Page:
Getting 20/20 Vision From Your Surveillance Camera

If you ever want to experience a distorted view of the world, try looking through someone else’s prescription eyeglasses. To see things normally, you need lenses that compensate for the particular characteristics of your eyes and the particular...


Motorized optical and digital zoom lenses with auto focus enable remote manipulation the camera, zooming in on small or distant objects with exceptional clarity. When the camera faces direct sunlight, putting a polarized light filter can improve the camera’s light sensitivity and image quality.

 

Final Recommendations

As with any technology, the science of camera lens-making continues to make advances — though nowhere close to the rapid pace of improvements in semi-conductors and image processors. Like all leading-edge improvements, pricing will fluctuate depending on the quality of the lens and the features it includes. For instance, a low-cost fixed iris lens could be found for as low as $10, while a varifocal P-iris lens for a 5 megapixel camera could cost several hundred dollars, and a zoom lens even more.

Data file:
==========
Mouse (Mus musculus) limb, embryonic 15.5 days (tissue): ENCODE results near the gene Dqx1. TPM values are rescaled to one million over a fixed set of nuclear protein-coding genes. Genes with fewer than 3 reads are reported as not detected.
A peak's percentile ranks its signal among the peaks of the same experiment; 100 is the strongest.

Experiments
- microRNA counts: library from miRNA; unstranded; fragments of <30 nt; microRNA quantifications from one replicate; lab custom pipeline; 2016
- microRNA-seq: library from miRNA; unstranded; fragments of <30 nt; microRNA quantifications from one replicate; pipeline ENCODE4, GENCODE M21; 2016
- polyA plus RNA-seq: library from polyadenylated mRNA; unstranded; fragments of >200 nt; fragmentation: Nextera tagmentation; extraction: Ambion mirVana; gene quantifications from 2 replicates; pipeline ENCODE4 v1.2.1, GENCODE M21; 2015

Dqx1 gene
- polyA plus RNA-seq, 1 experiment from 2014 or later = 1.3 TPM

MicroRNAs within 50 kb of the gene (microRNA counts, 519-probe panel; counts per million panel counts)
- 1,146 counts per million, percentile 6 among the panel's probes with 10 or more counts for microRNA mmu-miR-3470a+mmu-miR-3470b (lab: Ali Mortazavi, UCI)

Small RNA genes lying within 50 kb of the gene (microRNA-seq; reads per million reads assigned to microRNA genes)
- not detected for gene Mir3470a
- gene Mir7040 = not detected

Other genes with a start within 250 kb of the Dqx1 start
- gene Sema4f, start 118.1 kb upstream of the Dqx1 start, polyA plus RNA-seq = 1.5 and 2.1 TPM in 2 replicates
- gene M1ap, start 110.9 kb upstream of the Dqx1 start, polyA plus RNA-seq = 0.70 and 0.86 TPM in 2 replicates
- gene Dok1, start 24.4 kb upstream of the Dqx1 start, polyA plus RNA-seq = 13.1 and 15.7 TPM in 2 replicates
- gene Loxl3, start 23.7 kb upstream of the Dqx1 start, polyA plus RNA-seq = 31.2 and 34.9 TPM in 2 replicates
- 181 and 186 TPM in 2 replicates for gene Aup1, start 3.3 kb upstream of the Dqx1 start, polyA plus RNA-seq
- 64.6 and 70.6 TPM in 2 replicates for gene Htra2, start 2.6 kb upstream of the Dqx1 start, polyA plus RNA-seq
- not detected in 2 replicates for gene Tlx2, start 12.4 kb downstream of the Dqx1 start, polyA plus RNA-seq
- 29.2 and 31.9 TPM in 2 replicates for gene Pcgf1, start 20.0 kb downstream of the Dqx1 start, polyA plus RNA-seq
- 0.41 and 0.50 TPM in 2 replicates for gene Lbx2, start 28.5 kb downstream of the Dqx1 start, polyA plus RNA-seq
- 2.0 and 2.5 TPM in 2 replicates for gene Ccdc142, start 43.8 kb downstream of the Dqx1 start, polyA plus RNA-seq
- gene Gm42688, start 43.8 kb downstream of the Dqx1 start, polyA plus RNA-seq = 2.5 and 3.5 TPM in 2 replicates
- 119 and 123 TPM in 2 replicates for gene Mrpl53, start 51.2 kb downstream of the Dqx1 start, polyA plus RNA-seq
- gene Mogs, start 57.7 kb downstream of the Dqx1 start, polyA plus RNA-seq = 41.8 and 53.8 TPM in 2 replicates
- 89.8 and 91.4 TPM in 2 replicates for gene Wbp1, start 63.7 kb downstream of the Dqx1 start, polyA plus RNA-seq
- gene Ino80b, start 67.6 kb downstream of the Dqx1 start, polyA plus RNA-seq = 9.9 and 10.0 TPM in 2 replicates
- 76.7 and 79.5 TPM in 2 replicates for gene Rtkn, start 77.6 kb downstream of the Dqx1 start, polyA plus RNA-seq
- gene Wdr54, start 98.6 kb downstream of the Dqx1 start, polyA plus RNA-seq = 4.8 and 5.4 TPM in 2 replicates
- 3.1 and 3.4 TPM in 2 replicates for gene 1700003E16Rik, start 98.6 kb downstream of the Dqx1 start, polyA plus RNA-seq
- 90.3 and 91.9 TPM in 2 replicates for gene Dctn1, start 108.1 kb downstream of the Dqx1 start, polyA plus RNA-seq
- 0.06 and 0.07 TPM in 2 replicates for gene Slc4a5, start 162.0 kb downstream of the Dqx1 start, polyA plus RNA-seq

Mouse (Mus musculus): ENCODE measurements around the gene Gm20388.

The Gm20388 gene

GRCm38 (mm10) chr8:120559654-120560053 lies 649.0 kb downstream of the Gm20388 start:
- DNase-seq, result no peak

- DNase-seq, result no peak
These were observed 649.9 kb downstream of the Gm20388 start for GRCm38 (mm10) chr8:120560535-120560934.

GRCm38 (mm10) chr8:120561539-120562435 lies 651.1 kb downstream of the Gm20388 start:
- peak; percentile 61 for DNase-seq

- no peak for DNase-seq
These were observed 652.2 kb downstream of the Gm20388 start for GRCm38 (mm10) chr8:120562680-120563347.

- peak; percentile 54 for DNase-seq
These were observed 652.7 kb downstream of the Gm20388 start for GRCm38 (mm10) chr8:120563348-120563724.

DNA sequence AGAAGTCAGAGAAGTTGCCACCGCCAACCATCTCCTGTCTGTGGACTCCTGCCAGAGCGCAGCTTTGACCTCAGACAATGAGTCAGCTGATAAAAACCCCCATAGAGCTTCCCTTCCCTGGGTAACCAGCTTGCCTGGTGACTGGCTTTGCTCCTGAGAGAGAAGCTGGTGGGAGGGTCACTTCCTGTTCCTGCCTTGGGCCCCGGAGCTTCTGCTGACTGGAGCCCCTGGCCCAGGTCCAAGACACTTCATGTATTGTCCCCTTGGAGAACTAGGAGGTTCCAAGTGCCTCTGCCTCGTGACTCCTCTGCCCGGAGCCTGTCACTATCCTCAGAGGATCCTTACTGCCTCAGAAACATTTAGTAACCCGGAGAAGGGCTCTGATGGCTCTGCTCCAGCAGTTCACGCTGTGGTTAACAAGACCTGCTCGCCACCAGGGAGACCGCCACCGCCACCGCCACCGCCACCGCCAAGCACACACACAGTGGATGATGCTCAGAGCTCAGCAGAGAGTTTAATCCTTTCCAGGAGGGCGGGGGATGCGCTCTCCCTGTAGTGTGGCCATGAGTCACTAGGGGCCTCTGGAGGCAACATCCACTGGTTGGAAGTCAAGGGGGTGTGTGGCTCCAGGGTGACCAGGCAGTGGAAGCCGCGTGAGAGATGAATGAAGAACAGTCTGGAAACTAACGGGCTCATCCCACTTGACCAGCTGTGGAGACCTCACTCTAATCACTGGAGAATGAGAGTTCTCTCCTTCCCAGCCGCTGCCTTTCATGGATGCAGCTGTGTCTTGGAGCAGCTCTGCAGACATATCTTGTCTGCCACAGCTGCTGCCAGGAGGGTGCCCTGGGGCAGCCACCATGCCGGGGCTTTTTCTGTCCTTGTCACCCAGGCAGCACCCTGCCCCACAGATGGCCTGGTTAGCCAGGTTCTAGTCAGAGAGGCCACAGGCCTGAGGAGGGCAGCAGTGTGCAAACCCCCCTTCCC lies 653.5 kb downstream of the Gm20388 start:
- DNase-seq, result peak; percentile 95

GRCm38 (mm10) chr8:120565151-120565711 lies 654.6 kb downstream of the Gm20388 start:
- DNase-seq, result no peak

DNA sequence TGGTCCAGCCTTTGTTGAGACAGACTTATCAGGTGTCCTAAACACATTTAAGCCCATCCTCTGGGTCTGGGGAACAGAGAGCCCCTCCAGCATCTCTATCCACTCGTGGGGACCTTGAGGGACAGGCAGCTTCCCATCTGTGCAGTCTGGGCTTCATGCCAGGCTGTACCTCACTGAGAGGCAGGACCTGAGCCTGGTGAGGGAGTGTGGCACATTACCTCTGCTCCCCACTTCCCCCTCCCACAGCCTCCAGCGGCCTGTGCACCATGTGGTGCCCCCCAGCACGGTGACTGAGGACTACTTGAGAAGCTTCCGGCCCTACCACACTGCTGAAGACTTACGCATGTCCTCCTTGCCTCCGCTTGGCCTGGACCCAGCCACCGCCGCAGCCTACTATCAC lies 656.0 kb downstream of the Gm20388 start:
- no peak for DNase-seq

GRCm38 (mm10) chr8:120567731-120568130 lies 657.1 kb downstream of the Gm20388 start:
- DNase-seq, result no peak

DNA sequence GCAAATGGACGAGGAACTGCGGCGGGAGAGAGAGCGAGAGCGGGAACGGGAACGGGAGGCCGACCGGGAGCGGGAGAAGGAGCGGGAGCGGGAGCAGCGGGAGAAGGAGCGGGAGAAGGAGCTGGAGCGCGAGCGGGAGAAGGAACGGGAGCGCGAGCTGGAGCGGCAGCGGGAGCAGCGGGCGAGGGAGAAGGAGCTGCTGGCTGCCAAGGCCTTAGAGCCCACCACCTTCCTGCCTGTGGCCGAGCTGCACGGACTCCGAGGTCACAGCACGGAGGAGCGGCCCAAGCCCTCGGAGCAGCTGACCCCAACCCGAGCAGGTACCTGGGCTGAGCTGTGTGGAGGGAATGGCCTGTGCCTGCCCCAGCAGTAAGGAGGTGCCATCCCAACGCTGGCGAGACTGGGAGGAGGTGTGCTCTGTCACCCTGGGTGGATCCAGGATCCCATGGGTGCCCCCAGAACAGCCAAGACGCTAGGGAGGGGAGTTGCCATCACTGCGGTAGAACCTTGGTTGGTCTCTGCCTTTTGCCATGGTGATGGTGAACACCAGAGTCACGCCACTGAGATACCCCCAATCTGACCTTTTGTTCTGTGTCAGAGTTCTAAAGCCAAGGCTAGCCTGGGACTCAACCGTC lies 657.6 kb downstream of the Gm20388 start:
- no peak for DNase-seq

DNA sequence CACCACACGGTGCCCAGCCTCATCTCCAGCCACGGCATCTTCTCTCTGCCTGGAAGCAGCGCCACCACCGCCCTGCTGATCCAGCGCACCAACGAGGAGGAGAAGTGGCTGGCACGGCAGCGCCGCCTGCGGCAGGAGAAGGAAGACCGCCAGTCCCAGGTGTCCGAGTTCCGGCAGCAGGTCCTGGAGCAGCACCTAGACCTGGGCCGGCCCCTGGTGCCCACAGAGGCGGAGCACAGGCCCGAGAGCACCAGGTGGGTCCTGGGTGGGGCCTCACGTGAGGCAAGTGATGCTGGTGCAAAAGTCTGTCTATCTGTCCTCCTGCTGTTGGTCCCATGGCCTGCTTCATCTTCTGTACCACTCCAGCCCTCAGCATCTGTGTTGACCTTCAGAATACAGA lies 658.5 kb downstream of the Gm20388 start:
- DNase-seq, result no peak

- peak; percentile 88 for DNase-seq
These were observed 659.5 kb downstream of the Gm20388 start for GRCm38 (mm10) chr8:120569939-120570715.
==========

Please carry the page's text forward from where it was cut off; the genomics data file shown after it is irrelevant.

Comparable to professional SLR still photography cameras, the lens is often the surveillance camera’s most expensive component. Often, buying a camera with the lens included provides optimum price performance — so shop wisely. Compare costs and features across multiple manufacturers to make sure the type of lens you choose is the perfect fit for you.

 

Fredrik Nilsson is General Manager of the Americas for Axis Communications and author of the book Intelligent Network Video. He is a regular expert contributor on topics of networked video surveillance systems and cameras, including his “Eye on Video” and “Eye on Hosted Video” series available at www.SecurityInfoWatch.com.